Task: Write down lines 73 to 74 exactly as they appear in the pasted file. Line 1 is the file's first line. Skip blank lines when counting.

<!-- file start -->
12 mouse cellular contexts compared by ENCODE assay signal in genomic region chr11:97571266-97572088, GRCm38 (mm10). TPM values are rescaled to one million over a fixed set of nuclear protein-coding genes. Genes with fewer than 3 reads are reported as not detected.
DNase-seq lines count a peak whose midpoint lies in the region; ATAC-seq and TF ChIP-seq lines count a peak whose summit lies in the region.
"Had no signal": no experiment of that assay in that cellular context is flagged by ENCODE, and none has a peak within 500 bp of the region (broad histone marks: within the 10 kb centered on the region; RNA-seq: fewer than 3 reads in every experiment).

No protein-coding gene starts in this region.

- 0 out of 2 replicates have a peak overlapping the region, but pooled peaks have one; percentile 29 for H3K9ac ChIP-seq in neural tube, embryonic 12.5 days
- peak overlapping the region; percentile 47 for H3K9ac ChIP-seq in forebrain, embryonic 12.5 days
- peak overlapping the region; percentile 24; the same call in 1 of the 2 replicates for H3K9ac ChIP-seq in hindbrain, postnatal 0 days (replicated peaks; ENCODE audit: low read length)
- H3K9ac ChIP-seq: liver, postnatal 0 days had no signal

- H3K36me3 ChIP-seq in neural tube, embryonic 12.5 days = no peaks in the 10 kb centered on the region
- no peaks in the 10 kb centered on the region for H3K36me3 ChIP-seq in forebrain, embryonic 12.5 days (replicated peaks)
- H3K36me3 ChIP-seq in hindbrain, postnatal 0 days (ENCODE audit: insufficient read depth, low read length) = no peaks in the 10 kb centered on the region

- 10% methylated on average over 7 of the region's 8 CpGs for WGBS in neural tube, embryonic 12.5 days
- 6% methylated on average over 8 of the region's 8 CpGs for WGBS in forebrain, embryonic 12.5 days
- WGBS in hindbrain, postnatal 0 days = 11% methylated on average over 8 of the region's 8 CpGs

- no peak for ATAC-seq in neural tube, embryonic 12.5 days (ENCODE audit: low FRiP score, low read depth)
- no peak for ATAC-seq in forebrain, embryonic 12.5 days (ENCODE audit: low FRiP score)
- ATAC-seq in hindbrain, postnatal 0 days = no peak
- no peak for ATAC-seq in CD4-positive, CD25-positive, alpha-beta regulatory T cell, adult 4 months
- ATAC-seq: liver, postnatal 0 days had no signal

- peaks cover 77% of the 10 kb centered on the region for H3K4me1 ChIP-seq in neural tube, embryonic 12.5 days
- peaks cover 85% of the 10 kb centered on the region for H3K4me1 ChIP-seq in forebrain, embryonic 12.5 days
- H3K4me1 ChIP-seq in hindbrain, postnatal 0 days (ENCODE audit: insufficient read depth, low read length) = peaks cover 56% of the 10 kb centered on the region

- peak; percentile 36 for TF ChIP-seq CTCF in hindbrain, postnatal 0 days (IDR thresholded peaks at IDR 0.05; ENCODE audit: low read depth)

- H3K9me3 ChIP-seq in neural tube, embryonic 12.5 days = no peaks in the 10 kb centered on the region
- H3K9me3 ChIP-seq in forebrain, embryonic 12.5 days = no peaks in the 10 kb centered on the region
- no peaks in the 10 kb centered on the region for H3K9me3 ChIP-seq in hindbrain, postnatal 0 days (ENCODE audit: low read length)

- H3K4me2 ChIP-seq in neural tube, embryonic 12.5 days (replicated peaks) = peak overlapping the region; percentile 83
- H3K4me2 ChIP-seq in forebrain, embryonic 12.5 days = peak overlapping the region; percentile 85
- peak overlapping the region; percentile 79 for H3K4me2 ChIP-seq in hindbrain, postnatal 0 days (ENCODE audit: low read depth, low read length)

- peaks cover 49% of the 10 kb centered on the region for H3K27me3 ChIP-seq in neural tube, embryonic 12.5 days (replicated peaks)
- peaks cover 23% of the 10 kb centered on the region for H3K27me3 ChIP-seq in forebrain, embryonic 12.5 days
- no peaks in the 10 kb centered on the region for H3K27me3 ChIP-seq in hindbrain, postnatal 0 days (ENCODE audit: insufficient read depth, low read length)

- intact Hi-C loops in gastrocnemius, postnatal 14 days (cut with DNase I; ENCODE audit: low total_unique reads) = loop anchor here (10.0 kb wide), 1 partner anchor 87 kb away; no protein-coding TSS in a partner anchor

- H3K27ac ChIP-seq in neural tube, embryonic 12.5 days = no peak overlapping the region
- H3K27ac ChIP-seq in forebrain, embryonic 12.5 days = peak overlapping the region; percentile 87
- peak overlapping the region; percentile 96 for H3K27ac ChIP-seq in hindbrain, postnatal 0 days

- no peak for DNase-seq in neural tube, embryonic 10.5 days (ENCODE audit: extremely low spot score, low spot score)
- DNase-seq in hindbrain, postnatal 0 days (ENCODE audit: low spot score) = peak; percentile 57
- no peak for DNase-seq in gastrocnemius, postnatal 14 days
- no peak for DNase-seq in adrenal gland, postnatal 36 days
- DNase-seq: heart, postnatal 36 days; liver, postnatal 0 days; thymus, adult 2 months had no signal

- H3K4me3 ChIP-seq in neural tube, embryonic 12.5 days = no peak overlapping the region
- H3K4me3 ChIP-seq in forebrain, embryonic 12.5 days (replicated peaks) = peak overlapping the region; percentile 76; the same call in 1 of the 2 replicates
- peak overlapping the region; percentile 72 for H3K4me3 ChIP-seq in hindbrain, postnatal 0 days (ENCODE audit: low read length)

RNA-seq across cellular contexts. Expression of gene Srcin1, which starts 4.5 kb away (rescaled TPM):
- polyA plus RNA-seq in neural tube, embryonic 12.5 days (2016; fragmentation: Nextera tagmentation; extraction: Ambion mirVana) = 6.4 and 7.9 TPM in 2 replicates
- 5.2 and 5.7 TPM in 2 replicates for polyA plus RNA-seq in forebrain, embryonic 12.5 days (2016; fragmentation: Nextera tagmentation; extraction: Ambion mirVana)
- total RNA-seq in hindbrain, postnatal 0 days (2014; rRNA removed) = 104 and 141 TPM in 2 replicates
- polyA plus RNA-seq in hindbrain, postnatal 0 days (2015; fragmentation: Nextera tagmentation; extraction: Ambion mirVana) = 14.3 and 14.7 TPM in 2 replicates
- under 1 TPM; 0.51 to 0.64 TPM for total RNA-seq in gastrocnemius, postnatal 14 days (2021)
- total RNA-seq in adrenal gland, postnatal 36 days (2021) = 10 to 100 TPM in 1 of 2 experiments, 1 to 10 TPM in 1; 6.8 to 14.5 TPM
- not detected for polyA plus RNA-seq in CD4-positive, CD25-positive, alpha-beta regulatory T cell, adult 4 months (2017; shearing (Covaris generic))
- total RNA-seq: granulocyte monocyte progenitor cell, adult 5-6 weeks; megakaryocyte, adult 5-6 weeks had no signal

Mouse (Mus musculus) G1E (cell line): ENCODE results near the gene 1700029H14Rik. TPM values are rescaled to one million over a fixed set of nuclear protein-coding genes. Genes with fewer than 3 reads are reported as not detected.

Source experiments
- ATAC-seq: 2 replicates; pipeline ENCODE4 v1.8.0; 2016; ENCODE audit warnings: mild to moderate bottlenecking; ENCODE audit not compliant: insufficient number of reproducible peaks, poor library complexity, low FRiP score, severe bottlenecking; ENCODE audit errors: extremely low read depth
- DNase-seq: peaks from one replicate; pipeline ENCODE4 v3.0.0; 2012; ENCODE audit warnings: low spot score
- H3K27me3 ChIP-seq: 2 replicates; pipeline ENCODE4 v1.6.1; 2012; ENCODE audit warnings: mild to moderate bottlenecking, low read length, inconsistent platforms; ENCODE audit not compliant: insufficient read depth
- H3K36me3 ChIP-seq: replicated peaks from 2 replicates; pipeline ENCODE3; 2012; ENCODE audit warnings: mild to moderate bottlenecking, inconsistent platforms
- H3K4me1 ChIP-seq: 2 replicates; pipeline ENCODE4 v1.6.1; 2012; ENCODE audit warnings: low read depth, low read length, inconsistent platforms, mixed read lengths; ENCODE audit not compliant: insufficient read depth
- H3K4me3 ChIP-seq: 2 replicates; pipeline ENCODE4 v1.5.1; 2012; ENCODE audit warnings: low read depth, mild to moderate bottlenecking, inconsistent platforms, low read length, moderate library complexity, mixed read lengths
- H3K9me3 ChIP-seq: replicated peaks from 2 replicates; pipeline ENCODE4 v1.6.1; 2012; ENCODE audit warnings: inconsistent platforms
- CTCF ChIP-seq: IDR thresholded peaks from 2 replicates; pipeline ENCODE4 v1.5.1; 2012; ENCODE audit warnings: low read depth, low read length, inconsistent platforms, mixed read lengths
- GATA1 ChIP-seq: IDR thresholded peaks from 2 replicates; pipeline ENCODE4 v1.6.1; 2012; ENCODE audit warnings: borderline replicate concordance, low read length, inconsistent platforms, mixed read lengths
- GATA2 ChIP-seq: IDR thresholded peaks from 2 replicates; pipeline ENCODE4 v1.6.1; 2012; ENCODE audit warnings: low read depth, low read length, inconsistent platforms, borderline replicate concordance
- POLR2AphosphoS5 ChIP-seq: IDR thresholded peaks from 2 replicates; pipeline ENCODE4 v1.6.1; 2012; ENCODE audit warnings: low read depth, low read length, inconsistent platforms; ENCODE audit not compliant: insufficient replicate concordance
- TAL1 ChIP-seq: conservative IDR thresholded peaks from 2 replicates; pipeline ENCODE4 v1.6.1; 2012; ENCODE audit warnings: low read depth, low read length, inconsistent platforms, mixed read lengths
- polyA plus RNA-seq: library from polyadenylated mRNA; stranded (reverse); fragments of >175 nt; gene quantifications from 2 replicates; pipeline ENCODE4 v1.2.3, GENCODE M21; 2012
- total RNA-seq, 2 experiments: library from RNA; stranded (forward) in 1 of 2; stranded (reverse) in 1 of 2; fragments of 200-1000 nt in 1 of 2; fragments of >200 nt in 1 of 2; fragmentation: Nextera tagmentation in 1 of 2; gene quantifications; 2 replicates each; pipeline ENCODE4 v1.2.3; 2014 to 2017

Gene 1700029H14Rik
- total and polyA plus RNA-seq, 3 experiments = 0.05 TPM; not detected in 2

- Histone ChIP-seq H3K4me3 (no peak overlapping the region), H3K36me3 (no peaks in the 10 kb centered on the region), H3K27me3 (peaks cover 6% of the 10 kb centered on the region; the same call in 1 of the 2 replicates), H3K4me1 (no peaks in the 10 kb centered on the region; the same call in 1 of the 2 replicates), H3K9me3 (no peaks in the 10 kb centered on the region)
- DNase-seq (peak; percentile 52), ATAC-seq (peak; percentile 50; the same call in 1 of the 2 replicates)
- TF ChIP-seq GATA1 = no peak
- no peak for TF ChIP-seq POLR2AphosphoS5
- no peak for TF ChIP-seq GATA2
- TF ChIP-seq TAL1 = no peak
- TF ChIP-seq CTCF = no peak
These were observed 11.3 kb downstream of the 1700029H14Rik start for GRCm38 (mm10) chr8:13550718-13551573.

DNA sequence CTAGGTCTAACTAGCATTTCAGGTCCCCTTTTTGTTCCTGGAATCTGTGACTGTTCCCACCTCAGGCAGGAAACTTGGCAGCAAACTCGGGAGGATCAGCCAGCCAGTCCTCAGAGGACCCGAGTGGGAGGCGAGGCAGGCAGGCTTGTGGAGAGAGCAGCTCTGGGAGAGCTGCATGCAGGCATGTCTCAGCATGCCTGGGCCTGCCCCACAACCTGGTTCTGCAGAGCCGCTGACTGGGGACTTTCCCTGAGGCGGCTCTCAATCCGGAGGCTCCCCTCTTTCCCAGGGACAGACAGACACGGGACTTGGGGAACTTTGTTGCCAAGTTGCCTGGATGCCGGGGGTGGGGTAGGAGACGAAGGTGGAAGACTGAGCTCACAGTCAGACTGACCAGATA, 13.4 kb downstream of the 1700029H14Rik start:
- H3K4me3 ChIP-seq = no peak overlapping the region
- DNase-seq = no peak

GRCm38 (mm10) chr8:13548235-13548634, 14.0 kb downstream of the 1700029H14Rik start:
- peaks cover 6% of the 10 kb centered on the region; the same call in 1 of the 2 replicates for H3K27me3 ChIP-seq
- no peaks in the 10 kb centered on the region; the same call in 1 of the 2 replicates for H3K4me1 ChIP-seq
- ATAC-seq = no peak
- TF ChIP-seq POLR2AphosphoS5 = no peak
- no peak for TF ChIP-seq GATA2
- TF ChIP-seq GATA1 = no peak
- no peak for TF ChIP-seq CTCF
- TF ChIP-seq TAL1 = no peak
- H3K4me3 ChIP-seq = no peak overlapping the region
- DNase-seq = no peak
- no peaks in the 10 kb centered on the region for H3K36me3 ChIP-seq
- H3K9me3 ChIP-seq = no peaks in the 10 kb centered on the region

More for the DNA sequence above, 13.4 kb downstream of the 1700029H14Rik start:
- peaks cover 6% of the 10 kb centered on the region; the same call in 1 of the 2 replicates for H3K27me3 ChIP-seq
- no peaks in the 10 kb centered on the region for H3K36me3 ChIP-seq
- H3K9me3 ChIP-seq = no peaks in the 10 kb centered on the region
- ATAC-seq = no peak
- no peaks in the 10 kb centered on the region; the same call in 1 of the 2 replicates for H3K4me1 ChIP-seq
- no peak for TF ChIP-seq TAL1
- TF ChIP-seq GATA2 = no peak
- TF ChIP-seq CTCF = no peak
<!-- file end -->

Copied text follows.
- DNase-seq (peak; percentile 52), ATAC-seq (peak; percentile 50; the same call in 1 of the 2 replicates)
- TF ChIP-seq GATA1 = no peak